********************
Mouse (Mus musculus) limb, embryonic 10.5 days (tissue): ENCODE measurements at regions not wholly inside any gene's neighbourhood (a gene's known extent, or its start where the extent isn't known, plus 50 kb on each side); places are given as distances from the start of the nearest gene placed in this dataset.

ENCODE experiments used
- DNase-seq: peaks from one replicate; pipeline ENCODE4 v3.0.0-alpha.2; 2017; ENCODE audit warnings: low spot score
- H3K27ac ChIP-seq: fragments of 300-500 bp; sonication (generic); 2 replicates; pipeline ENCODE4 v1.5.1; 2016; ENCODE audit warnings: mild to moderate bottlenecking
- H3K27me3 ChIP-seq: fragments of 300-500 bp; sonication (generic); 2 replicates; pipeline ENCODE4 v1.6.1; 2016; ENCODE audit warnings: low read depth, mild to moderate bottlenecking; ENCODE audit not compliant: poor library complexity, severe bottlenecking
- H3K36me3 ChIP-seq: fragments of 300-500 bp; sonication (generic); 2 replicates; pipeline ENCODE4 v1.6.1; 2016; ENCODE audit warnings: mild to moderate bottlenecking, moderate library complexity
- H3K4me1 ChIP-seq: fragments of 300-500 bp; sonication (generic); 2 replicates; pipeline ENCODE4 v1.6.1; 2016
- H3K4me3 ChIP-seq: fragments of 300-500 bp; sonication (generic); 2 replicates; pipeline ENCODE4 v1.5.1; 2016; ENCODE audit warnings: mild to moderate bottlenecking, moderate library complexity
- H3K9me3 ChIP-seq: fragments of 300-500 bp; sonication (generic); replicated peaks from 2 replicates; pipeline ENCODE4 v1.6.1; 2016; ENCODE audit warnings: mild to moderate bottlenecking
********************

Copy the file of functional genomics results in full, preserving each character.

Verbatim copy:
Mouse (Mus musculus) limb, embryonic 10.5 days (tissue): ENCODE measurements at regions not wholly inside any gene's neighbourhood (a gene's known extent, or its start where the extent isn't known, plus 50 kb on each side); places are given as distances from the start of the nearest gene placed in this dataset.

ENCODE experiments used
- DNase-seq: peaks from one replicate; pipeline ENCODE4 v3.0.0-alpha.2; 2017; ENCODE audit warnings: low spot score
- H3K27ac ChIP-seq: fragments of 300-500 bp; sonication (generic); 2 replicates; pipeline ENCODE4 v1.5.1; 2016; ENCODE audit warnings: mild to moderate bottlenecking
- H3K27me3 ChIP-seq: fragments of 300-500 bp; sonication (generic); 2 replicates; pipeline ENCODE4 v1.6.1; 2016; ENCODE audit warnings: low read depth, mild to moderate bottlenecking; ENCODE audit not compliant: poor library complexity, severe bottlenecking
- H3K36me3 ChIP-seq: fragments of 300-500 bp; sonication (generic); 2 replicates; pipeline ENCODE4 v1.6.1; 2016; ENCODE audit warnings: mild to moderate bottlenecking, moderate library complexity
- H3K4me1 ChIP-seq: fragments of 300-500 bp; sonication (generic); 2 replicates; pipeline ENCODE4 v1.6.1; 2016
- H3K4me3 ChIP-seq: fragments of 300-500 bp; sonication (generic); 2 replicates; pipeline ENCODE4 v1.5.1; 2016; ENCODE audit warnings: mild to moderate bottlenecking, moderate library complexity
- H3K9me3 ChIP-seq: fragments of 300-500 bp; sonication (generic); replicated peaks from 2 replicates; pipeline ENCODE4 v1.6.1; 2016; ENCODE audit warnings: mild to moderate bottlenecking